CBS' James sees resurgence in Army, Navy football programs

Media Watch

December 06, 1996|By Milton Kent

It hasn't happened in a while, but this year's Army-Navy football game has some significance beyond the mere bragging rights of the two service academies.

For one thing, the winner of tomorrow's game (Channel 13, noon) will receive a berth in the Independence Bowl, but in the long term, CBS studio analyst Craig James thinks this is the start of the resurgence of both programs.

"Army and Navy have proven that they can play. They have fine systems with excellent coaching. Nobody can stockpile athletes like they used to, so why can't Army and Navy win six or seven or eight games each year?" said James, known in his Southern Methodist Mustangs days as "The Pony."

James, the best of the college football studio analysts, says the fact that coaches like Navy's Charlie Weatherbie and Gary Barnett at Northwestern are willing to resist offers from higher-profile programs means their current schools can count on some permanence.

"A few years ago, guys like that would have bolted, but Barnett stays at Northwestern and Weatherbie stays at Navy and they'll be consistent. You can't say enough about having the consistency of a coaching staff that's solid. You have to have that to succeed," said James.

More 'Pony' ramblings

James gives a thumbs-up to Maryland's tapping Ron Vanderlinden, the former Northwestern defensive coordinator, to be coach.

"He'll have a great story behind him when he goes recruiting. He can tell kids, 'I've been a part of rebuilding a program that was in the dumps.' A lot of people say they're rebuilding, but he was there when it was happening and was a big part of it," said James.

James is skeptical about the watchability of at least two of the ABC tripleheader of conference championship games tomorrow.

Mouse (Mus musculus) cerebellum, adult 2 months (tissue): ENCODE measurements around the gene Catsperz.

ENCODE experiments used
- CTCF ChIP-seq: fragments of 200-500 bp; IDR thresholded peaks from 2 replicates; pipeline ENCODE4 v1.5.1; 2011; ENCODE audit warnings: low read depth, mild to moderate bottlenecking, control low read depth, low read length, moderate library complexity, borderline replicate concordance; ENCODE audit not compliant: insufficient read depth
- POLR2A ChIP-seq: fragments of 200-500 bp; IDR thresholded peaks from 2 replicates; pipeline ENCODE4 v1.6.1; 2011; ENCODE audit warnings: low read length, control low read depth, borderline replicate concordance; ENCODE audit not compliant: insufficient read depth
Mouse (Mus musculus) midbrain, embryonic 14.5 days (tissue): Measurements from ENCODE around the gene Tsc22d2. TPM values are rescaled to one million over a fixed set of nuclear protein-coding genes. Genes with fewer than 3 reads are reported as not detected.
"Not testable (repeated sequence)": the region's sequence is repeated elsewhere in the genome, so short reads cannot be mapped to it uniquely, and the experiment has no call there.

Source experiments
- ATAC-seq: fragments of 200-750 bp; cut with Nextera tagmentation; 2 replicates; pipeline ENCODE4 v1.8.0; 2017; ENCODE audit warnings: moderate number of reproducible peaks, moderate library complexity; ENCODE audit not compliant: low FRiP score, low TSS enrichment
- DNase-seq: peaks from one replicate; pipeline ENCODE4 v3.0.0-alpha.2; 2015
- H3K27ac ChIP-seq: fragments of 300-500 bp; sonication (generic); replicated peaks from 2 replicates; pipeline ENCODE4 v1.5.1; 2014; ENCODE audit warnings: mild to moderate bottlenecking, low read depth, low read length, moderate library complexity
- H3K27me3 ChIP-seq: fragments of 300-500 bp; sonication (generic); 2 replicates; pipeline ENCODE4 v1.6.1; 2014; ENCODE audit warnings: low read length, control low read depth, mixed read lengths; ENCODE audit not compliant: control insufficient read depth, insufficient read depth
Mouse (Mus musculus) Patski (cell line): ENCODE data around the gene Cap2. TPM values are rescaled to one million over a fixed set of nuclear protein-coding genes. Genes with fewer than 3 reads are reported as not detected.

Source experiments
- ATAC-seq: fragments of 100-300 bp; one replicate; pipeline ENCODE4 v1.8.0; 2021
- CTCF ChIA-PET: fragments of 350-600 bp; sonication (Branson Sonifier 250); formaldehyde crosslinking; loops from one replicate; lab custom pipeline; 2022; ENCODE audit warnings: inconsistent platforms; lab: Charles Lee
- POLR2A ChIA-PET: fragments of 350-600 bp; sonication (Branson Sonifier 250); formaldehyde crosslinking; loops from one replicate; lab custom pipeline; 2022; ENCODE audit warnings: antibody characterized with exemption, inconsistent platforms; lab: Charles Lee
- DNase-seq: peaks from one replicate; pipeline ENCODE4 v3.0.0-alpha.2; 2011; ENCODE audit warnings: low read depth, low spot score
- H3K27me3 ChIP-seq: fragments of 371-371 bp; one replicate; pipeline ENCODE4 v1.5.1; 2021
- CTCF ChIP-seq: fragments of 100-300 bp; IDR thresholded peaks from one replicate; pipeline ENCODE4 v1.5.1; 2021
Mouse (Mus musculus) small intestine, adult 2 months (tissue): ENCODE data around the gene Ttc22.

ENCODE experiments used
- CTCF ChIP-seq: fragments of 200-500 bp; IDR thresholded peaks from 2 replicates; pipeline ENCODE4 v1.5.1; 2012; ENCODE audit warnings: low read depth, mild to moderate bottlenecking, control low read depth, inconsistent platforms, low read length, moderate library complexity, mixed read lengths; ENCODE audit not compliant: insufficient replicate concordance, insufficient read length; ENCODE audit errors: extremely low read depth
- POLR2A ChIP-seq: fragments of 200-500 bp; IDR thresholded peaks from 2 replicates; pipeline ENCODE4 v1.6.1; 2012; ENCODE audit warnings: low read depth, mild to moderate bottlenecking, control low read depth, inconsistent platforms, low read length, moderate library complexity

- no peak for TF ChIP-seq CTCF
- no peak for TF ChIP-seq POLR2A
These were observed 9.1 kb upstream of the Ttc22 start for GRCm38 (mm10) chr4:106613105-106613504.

He said Alabama has little opportunity to beat Florida in the Southeastern Conference title match at 8 p.m., and gives Texas even less of a chance to derail Nebraska in the inaugural Big 12 game at 1 p.m.

"If anybody out there with a pen or microphone says that Texas has a chance to beat Nebraska, they're just throwing mud up against the wall. The only way Texas wins is if Nebraska falls apart and that would have nothing to do with Texas," said James.

In the middle game of the trifecta, the Western Athletic Conference game between Brigham Young and Wyoming, the subplot is BYU's attempt to earn a place in the Bowl Alliance at season's end.

The WAC is not one of the conferences guaranteed an Alliance bid, and some league and BYU officials have hinted that they might sue if the Cougars win the championship game, but are not invited into one of the at-large slots.

"In my mind, BYU has to win convincingly in order to strengthen their position. If not, they could take this to court, and to me that's a great deal of pressure that I don't think the Alliance

wants," said James.

You and BYU will find out who will go where in the Alliance in a special pairings show Sunday at 5: 30 p.m. on Channel 13.

Other big men on campus

The college basketball scene heats up in a major way this weekend. NBC (Channel 11) airs the John Wooden Classic from Anaheim, Calif., as Arizona meets Utah in the first game, and Louisville challenges Louisiana State in the nightcap. Coverage begins at 2 p.m. tomorrow, and will pick up the first game in progress, a situation brought on by the fact that the two games had originally been scheduled for two sites, but were later condensed into one location.

CBS kicks off its coverage with the Clemson-Virginia game tomorrow after football, and ESPN serves up a tasty tripleheader, commencing with North Carolina State playing host to Wake Forest at 12: 30 p.m. In the evening, Indiana takes on Kentucky at 7 p.m., followed by Arkansas and Missouri, which immediately follows.

Finally, ABC's college basketball series opens Sunday with Maryland meeting California in the first game of the Franklin National Bank Classic at 1: 30 p.m. Home Team Sports will carry Monday's consolation game and final, starting at 6 p.m.

Pub Date: 12/06/96

Baltimore Sun Articles
|
|
|
Please note the green-lined linked article text has been applied commercially without any involvement from our newsroom editors, reporters or any other editorial staff.